In the ornate corridors of horology, every tiny detail can sway our perceptions and experiences. From the rhythmic cadence of a tourbillon to the tactile feel of a bezel, every element and each nuance matters. Among these nuances, the unassuming crystal plays a pivotal role. It acts as a window into the watch, allowing us to read the time while protecting the delicate mechanics within. But as with any window, it can be clouded by the interruptions of glare and reflection. Enter the unsung hero for watch photographers worldwide — antireflective (AR) coatings. This sophisticated technology breathes life into the crystal, minimizing glare and allowing unfettered visibility and legibility.

Delving deeper into this topic, let’s unravel the secrets of AR coatings. The principle is rooted in the science of optical physics. As light strikes a surface, it tends to reflect, causing glare. An AR coating’s task is to minimize this. By carefully depositing multiple layers of specific materials with varying refractive indices onto the crystal, the light waves suffer from constructive and deconstructive inference.

The science behind the sheen

When light waves reflect off the AR-coated surface, some of these waves become out of phase due to the added layers. This means that the peaks of one wave align with the troughs of another. As a result, they cancel each other out, leading to the significant reduction or even elimination of reflections.

Zodiac Sea-Chron antireflective coatings

Layer me up, Scotty

You’ll often hear brands mention “x layers of AR coating.” This is because each layer combines with previous layers to cancel out a broader range of light waves. By ensuring that the reflection from the second surface is precisely half a wavelength out of phase with the reflection from the first surface, an AR coating makes the two reflections neutralize one another, thus eliminating them. This a simplified explanation, of course. It is based on a single wavelength of light entering a lens at a normal incident. AR coatings are much more complex in real-world applications and have to factor in multiple wavelengths at different incidents.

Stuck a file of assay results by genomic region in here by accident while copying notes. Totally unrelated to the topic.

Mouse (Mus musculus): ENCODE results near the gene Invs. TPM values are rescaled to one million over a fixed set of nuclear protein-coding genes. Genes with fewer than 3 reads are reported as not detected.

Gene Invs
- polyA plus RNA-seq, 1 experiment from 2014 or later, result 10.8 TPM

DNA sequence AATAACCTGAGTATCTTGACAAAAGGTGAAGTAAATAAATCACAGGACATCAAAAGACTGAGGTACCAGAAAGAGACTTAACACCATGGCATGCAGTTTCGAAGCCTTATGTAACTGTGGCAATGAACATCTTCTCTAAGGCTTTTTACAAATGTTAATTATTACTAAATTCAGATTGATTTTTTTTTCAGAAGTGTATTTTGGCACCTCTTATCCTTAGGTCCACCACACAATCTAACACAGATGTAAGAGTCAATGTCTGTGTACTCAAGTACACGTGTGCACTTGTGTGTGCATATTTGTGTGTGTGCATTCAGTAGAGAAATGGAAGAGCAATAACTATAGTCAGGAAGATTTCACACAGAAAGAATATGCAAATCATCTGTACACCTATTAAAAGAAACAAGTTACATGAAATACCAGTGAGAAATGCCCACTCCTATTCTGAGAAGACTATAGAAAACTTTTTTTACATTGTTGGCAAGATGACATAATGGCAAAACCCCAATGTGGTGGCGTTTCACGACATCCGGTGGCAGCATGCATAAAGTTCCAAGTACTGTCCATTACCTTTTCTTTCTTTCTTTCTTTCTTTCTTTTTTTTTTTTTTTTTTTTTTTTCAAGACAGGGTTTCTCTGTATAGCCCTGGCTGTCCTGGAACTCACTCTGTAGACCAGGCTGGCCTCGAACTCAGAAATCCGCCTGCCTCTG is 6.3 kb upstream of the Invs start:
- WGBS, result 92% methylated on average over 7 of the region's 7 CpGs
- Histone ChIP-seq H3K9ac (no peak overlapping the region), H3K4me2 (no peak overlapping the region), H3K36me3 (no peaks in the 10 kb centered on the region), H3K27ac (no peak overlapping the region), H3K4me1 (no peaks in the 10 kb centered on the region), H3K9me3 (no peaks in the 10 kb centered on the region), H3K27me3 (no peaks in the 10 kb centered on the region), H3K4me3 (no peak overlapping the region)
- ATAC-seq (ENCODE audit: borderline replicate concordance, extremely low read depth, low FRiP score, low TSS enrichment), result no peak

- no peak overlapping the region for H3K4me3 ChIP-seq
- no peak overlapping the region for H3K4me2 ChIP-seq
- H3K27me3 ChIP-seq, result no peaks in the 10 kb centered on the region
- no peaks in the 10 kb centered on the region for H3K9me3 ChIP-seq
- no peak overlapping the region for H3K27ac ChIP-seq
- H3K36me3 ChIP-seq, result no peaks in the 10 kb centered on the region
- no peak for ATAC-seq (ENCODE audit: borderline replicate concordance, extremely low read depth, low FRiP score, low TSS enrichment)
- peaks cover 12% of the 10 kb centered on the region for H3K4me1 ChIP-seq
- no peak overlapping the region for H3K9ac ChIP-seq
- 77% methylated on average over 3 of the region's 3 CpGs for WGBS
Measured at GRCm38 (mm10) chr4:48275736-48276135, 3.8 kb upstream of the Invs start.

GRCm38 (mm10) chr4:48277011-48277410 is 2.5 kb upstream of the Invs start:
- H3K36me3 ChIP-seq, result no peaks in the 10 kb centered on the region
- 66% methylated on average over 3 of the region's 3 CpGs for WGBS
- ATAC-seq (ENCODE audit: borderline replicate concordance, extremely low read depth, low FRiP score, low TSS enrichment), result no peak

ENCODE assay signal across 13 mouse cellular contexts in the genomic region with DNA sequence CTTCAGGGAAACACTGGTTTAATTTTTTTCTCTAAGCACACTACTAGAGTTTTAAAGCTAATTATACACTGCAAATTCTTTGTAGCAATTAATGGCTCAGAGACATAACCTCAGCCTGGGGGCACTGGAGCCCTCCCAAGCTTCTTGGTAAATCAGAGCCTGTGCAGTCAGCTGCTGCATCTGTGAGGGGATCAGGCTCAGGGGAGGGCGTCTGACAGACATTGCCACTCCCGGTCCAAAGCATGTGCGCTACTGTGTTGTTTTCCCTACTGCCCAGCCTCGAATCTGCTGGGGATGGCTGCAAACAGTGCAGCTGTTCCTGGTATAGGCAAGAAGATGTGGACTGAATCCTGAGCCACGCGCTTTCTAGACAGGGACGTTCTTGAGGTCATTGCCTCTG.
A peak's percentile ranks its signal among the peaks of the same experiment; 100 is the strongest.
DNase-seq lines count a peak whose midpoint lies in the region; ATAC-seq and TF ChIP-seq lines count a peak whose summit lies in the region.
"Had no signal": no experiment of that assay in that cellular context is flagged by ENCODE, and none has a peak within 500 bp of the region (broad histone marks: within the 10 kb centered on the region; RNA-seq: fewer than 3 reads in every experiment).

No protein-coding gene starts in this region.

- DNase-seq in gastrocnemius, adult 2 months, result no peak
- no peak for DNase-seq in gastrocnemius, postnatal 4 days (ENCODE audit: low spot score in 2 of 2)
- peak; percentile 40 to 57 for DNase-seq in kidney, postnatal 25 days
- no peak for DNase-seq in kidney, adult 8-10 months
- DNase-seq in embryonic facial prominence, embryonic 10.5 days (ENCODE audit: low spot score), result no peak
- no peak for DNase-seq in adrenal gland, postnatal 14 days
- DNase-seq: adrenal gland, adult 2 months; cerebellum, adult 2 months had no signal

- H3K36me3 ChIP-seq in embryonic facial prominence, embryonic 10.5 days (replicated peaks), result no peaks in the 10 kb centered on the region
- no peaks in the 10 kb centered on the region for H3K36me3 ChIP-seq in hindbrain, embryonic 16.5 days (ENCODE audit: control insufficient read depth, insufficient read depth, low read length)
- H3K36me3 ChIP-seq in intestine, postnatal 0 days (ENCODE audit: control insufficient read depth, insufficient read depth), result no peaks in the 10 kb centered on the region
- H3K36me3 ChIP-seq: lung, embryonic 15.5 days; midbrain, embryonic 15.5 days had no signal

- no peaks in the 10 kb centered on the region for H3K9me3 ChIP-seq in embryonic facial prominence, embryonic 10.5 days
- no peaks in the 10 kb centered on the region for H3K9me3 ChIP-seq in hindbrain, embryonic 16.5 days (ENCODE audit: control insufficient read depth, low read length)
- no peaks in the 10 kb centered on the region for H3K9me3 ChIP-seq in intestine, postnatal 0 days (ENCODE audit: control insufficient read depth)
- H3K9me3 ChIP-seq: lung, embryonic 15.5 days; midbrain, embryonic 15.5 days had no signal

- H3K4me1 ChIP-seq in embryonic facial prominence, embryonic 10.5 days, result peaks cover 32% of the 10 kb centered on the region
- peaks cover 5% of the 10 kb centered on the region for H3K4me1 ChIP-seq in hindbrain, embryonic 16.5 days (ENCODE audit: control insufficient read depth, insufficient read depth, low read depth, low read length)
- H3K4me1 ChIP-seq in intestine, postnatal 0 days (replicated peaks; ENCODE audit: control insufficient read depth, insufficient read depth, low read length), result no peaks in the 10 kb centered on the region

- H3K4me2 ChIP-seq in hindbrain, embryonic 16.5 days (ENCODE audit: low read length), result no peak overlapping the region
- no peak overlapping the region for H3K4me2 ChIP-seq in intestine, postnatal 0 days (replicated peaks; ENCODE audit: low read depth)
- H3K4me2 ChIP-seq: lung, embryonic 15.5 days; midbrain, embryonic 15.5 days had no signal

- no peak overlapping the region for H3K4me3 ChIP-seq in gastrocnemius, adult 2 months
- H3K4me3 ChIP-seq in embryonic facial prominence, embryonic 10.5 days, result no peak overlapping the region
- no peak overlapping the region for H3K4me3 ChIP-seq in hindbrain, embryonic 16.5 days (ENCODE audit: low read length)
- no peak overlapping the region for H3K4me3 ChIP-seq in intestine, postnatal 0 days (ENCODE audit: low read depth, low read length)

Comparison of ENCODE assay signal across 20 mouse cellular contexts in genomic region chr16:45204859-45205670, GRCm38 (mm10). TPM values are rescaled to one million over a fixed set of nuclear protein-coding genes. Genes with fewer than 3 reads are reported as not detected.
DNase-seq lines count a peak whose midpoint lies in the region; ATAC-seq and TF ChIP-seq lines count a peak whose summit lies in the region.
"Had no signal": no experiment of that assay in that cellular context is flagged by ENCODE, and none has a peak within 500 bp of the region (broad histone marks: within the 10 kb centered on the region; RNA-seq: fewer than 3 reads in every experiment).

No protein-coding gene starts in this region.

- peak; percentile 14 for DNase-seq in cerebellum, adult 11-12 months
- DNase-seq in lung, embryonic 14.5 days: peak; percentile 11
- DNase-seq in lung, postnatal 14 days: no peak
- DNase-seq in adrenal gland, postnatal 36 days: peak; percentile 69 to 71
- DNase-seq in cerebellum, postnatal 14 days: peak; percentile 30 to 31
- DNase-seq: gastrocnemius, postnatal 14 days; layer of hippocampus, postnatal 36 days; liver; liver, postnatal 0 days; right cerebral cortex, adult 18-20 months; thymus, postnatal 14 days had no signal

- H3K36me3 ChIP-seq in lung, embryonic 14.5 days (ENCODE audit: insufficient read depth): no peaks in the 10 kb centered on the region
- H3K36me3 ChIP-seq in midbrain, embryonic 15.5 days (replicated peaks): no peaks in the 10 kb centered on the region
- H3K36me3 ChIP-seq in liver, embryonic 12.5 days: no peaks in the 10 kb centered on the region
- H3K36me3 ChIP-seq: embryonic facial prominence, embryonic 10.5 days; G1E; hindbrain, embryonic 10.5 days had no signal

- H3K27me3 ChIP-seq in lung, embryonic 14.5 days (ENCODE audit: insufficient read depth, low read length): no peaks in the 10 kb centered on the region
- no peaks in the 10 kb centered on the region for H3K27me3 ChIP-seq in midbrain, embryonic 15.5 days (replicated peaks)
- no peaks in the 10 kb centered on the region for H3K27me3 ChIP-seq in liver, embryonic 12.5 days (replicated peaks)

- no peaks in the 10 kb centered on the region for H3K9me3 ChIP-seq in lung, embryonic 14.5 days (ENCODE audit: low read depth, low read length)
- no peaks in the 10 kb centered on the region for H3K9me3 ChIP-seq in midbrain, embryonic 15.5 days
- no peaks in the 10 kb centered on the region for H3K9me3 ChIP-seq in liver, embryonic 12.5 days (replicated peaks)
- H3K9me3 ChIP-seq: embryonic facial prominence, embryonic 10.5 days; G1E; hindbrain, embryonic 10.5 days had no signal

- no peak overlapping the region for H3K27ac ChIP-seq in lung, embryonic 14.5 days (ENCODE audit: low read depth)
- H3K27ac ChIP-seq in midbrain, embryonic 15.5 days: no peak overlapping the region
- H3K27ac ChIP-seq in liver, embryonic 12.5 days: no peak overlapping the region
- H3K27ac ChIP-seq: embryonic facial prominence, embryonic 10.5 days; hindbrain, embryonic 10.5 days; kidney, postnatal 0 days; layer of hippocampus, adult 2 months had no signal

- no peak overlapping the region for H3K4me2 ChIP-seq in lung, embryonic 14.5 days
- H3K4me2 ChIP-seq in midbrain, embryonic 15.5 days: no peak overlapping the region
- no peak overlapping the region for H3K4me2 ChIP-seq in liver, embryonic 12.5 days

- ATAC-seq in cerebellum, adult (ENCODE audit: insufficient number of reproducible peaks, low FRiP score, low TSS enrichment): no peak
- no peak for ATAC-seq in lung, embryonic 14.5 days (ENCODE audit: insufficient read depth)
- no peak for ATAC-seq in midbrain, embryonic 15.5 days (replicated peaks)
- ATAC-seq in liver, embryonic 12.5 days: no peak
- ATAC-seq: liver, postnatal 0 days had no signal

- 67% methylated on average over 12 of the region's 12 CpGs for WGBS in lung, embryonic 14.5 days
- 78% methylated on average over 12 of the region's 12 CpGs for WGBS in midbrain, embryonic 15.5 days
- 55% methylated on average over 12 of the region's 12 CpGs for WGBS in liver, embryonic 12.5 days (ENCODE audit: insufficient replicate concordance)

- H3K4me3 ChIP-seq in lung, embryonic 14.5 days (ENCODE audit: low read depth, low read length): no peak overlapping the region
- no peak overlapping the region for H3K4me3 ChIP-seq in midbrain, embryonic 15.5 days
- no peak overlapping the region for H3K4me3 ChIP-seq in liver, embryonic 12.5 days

A clear but colored view

When viewed at an angle, some AR coatings have a slight tint, often called “residual color.” This coloration comes from how the AR coating interacts with the spectrum of visible light. Each AR coating reflects a particular color more than others, usually around 1% more. For example, my Breitling Superocean Abyss reflects a blue tint. Watch brands often pick the main reflected color based on performance or production goals. Keeping consistent quality during production is also crucial. Small factors like equipment cleanliness or changes in humidity can affect this reflected color.

Sinn 103 antireflective coatings

Notice the blue tint to the AR coating on this Sinn 103

Many AR coatings reflect most in the green part of the light spectrum, which is between 520 and 550nm. This is because green is easier to produce consistently. Some makers shift this to blue or yellow for various reasons, like how our eyes work in different lighting. However, there are no solid studies that find conclusive evidence to suggest one color is technically “better” than another.

Omega Planet Ocean antireflective coatings

The delicate dance: external vs. internal antireflective coatings

Yet, as with all advancements, challenges loom. The most notable challenge with AR coatings is finding the delicate balance between internal and external applications. Reflections can occur on both sides of the crystal, so in a perfect world, we would eliminate both. However, while the crystal protects an internal AR coating, an external coating is vulnerable to the elements.

Regular daily use of the watch can result in visible scratches and wear. The juxtaposition is poignant: the same technology that grants us enhanced visibility can, if not handled with care, become a canvas of scars. For that reason, you’ll most commonly find AR coatings limited to internal application on watches expected to take more of a beating. These include dive watches and other general tool watches, for example. Dress watches and those worn in more refined environments may see dual-sided applications.

From eyewear to “I wear”

Historically, the magic of antireflective coatings was first harnessed for eyewear. It was particularly revolutionary for drivers, who needed to reduce glare from wet roads that impeded their vision. With time, watchmakers, ever in the quest to perfect their creations, adopted and refined this technique. With its perpetual (albeit often slow) embrace of innovation, luxury watches soon became a prominent canvas for AR mastery.

Breitling SuperOcean 42 13

Reflecting on antireflective coatings

So, what makes antireflective coatings an unsung hero in the echelons of horological marvels? It’s the dance of science with art, the marrying of function with form. As we look down at our wrists, the world reflected is both clearer and richer thanks to these microscopic layers. It’s a testament to the lengths (or, should we say, wavelengths?) the industry will go to perfect even the tiniest details. In the ticking heart of our beloved watches, AR coatings exemplify the pursuit of clarity, literally and metaphorically.

What watches of yours have the best (or worst) AR coatings? Let us know in the comments below!